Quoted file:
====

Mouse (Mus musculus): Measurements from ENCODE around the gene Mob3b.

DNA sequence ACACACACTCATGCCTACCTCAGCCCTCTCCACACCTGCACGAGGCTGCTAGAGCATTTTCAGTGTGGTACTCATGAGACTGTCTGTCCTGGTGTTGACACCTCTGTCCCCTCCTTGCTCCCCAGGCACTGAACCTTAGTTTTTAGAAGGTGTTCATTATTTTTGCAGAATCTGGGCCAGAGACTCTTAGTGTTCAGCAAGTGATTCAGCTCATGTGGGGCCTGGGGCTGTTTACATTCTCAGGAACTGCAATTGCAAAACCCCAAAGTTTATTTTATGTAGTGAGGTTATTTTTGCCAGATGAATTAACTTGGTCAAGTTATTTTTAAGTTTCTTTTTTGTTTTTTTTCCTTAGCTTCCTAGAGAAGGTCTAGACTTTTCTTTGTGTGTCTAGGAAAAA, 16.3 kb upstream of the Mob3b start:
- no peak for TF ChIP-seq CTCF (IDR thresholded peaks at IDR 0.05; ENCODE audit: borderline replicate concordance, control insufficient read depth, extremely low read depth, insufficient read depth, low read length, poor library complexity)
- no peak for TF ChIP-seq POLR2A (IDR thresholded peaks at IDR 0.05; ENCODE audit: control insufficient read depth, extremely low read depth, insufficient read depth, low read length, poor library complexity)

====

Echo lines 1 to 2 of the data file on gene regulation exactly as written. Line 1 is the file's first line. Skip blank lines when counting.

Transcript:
Mouse (Mus musculus): Measurements from ENCODE around the gene Mob3b.

DNA sequence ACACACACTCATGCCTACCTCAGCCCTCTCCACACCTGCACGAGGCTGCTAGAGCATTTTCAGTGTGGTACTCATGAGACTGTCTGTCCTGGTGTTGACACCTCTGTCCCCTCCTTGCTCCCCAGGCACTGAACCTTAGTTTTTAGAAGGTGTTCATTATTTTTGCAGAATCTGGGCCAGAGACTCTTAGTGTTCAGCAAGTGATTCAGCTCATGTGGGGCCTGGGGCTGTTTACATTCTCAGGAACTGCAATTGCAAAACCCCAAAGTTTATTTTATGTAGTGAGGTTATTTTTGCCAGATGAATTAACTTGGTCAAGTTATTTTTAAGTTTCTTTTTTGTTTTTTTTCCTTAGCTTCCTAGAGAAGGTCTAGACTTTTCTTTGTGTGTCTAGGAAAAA, 16.3 kb upstream of the Mob3b start: